Given that the full registration is more than three times that
$200 day fee these days (even without the late registration
penalty), it would be more economic for me to buy three day
passes rather than convert. With the penalty, it would be more
economic at four. I think that encourages behavior we don't
want to encourage... unless you prevent someone who is getting
one day pass from getting more to the same IETF meeting (which,
in our community, is going to give you an interesting
Either way, the revenue to the IETF would be the same, so I
don't see a risk (to the IETF) here. Of course, if the
Secretariat is overwhelmed with additional work, that would
have to be reconsidered.
If people start buying day passes, especially a couple or three
day passes, instead of registering for the whole meeting, it
definitely carries a "total registration income" financial risk.
This is positive from a financial standpoint only if those who
buy day passes would otherwise not have attended at all (or
would have snuck in). Please note that, I'm in favor of this
experiment, I'm just curious about how many of the scenarios
have actually been examined.
I was responding specifically to your scenario in my statement, not to
the general case.
Clearly, in the general case, there is some risk.
I am curious --but just curious-- whether buying a day pass
would entitle someone to come to the opening reception or to
register for the social. Especially given the experience in
Sweden, I would hope that decisions will be made about those
sorts of issues before registration is opened. I have no idea
what the right decision should be but suggest that having a
decision is important.
These are generally sponsored, and that is thus the sponsor's decision.
If it were up to me, and if the event was limited in attendance, then
I think they should be allowed to be on a wait list
after all of the regular registrants (and sponsors). If it doesn't
"sell out" otherwise, why
not let them in ? If it does, the full registrants should get priority.
Of course, none of this stops the usual trading of tickets, which is
another way to attend such things.
In large part, this is a response to the tough economic times
we find ourselves in. There have
been complaints about the overall cost of attending the
meetings, and some particular circumstances pertaining to
Japan, so an experiment seemed in order. I hope that we find
it increases the total attendance and also income; we shall
Without knowing the "particular circumstances pertaining to
Japan" (unless they are the issue Ole mentioned),
They were. That's what I was told. I do not know for myself, but we
is that for most people, or most people who would outside east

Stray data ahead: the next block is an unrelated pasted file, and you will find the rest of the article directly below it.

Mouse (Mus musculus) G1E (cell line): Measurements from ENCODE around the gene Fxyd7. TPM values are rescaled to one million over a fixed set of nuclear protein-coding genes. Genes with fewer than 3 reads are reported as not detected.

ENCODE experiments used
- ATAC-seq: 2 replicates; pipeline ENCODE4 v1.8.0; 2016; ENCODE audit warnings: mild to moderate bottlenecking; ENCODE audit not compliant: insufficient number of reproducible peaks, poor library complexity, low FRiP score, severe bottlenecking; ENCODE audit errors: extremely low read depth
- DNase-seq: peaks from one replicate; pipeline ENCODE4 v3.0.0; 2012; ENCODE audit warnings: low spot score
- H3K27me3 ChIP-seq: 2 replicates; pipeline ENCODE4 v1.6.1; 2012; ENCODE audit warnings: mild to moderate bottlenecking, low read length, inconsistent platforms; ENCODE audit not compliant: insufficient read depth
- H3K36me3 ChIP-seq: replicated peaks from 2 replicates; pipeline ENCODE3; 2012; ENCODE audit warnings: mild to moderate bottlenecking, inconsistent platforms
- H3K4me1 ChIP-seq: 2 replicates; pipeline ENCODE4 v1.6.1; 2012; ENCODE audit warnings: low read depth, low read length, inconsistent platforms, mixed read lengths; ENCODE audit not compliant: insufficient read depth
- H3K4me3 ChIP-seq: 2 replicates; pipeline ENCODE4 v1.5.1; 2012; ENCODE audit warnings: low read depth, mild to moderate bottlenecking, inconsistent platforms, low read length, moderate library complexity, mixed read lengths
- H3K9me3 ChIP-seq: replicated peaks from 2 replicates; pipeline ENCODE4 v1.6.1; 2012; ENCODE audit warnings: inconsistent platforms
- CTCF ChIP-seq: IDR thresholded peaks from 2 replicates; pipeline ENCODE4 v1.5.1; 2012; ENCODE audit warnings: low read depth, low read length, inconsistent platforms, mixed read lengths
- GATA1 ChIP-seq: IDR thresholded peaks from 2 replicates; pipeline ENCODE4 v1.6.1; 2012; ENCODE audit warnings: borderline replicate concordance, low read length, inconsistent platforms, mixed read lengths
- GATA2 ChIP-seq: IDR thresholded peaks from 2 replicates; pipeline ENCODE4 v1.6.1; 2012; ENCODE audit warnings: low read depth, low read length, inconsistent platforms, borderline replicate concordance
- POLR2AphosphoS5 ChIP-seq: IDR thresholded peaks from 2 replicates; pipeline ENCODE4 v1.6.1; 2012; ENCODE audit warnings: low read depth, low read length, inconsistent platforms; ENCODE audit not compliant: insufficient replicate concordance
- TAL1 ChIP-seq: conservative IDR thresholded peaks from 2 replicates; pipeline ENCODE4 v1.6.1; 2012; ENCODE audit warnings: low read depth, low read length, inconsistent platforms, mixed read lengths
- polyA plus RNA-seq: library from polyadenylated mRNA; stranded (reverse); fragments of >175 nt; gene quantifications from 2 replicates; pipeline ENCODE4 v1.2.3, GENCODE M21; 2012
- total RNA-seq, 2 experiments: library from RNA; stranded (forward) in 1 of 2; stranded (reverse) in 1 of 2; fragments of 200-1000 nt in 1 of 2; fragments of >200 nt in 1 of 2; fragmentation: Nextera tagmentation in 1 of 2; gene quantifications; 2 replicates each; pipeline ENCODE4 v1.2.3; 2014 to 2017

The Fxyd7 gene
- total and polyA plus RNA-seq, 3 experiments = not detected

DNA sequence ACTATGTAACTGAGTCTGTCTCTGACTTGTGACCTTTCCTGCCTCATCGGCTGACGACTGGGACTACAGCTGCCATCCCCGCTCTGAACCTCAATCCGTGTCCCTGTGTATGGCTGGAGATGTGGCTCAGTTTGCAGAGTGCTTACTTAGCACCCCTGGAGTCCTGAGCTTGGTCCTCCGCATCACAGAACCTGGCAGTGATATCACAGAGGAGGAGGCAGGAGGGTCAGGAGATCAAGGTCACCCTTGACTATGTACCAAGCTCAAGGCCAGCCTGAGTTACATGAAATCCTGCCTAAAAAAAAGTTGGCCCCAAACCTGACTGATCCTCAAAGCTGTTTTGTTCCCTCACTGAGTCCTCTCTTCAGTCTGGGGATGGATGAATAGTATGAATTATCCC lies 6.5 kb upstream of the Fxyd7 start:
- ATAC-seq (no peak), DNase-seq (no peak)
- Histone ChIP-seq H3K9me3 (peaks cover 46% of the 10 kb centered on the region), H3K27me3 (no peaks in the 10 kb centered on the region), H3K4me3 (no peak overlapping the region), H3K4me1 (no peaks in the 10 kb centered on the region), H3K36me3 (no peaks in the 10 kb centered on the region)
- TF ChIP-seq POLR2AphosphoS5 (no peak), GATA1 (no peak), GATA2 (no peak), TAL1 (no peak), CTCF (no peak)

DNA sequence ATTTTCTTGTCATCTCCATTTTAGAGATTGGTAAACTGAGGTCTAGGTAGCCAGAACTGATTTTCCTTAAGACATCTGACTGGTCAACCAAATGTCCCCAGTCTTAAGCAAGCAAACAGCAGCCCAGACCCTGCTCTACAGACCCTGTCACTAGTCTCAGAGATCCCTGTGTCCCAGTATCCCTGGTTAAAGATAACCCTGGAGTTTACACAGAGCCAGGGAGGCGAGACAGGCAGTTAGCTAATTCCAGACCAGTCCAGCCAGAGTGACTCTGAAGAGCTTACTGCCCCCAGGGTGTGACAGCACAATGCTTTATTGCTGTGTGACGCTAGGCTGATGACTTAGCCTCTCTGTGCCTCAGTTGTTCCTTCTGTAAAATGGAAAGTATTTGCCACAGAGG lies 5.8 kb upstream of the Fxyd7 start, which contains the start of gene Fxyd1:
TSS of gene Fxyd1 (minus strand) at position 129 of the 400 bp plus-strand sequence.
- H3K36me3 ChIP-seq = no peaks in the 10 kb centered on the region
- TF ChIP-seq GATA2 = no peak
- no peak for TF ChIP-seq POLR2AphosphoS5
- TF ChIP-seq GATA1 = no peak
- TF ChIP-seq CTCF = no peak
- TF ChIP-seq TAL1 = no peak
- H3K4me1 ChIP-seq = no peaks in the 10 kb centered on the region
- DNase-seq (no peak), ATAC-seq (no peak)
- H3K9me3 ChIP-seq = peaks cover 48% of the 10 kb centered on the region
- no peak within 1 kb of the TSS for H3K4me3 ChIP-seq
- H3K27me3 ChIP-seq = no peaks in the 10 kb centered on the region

Asia, the airfares will be enough larger than the registration
fee to make this kind of tuning fairly marginal. Of course, a
longer stay in Japan is more expensive than a shorter one, more
or less proportionate to the number of days. But I don't
imagine that very many people are going to fly to Hiroshima for
a one-day meeting.
Agreed. But you might get some people who will go to Japan and
have other business there, and so would come fewer days.
Again, this is an experiment. I don't know if it will be positive or
at the least we should learn something useful from it.
As far as people who are closer are concerned, I don't see the
Japanese situation as being that unusual, even with Ole's
explanation. If there is a meeting that is fairly nearby, I
can't imagine many companies releasing employees who are not
directly involved to go to it (with or without a fairly high
registration fee) for a whole week. A day, maybe, but a week is
a big deal. I don't know how to separate it from other
fluctuations in meeting attendance, but I think the migration to
five full days is likely to cost us some attendees who can be
away from their desks for four days but for whom being away "a
whole week" is going to be a major psychological barrier.
It will be an interesting experiment.
As this is an experiment, comments and suggestions are
Ole's recent comments are germane here and I fully agree with
And they are the sort of explanation about why decisions were
made and how they are being thought about that I believe it
would be very helpful if the community heard proactively and
from the IAOC, rather than getting a note with no background
from the Secretariat and then having to fill in the details via
questions to the list.
All of the above is just my opinion. I am specifically not
speaking for the IAOC or other members.